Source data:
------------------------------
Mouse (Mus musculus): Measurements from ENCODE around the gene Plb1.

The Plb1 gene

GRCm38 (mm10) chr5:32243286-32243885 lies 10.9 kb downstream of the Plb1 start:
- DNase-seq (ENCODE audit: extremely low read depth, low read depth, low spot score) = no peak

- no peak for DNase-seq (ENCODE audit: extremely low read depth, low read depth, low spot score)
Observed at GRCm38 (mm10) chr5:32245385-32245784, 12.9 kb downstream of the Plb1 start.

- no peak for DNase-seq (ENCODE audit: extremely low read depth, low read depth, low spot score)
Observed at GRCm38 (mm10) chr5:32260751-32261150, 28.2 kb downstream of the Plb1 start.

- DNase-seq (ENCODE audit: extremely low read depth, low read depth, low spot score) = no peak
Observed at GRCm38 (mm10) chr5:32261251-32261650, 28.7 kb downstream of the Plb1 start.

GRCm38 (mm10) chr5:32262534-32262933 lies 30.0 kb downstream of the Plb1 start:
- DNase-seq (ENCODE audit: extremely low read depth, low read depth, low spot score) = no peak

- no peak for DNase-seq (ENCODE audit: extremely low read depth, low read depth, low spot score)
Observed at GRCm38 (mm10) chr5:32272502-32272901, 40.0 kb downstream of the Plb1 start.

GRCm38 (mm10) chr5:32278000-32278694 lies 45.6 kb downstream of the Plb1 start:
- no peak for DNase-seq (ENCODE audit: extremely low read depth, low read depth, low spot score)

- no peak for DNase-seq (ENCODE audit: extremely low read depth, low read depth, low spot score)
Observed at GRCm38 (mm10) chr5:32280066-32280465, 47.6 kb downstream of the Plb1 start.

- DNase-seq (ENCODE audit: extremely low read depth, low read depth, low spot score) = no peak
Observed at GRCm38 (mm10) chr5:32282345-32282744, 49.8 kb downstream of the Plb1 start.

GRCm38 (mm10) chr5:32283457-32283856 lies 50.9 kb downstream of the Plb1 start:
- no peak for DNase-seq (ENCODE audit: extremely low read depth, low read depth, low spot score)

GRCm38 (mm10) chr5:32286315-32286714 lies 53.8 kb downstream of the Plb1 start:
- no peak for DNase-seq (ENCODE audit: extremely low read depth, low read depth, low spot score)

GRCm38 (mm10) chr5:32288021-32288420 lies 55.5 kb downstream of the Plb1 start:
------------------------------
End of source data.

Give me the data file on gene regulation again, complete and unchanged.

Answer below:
Mouse (Mus musculus): Measurements from ENCODE around the gene Plb1.

The Plb1 gene

GRCm38 (mm10) chr5:32243286-32243885 lies 10.9 kb downstream of the Plb1 start:
- DNase-seq (ENCODE audit: extremely low read depth, low read depth, low spot score) = no peak

- no peak for DNase-seq (ENCODE audit: extremely low read depth, low read depth, low spot score)
Observed at GRCm38 (mm10) chr5:32245385-32245784, 12.9 kb downstream of the Plb1 start.

- no peak for DNase-seq (ENCODE audit: extremely low read depth, low read depth, low spot score)
Observed at GRCm38 (mm10) chr5:32260751-32261150, 28.2 kb downstream of the Plb1 start.

- DNase-seq (ENCODE audit: extremely low read depth, low read depth, low spot score) = no peak
Observed at GRCm38 (mm10) chr5:32261251-32261650, 28.7 kb downstream of the Plb1 start.

GRCm38 (mm10) chr5:32262534-32262933 lies 30.0 kb downstream of the Plb1 start:
- DNase-seq (ENCODE audit: extremely low read depth, low read depth, low spot score) = no peak

- no peak for DNase-seq (ENCODE audit: extremely low read depth, low read depth, low spot score)
Observed at GRCm38 (mm10) chr5:32272502-32272901, 40.0 kb downstream of the Plb1 start.

GRCm38 (mm10) chr5:32278000-32278694 lies 45.6 kb downstream of the Plb1 start:
- no peak for DNase-seq (ENCODE audit: extremely low read depth, low read depth, low spot score)

- no peak for DNase-seq (ENCODE audit: extremely low read depth, low read depth, low spot score)
Observed at GRCm38 (mm10) chr5:32280066-32280465, 47.6 kb downstream of the Plb1 start.

- DNase-seq (ENCODE audit: extremely low read depth, low read depth, low spot score) = no peak
Observed at GRCm38 (mm10) chr5:32282345-32282744, 49.8 kb downstream of the Plb1 start.

GRCm38 (mm10) chr5:32283457-32283856 lies 50.9 kb downstream of the Plb1 start:
- no peak for DNase-seq (ENCODE audit: extremely low read depth, low read depth, low spot score)

GRCm38 (mm10) chr5:32286315-32286714 lies 53.8 kb downstream of the Plb1 start:
- no peak for DNase-seq (ENCODE audit: extremely low read depth, low read depth, low spot score)

GRCm38 (mm10) chr5:32288021-32288420 lies 55.5 kb downstream of the Plb1 start: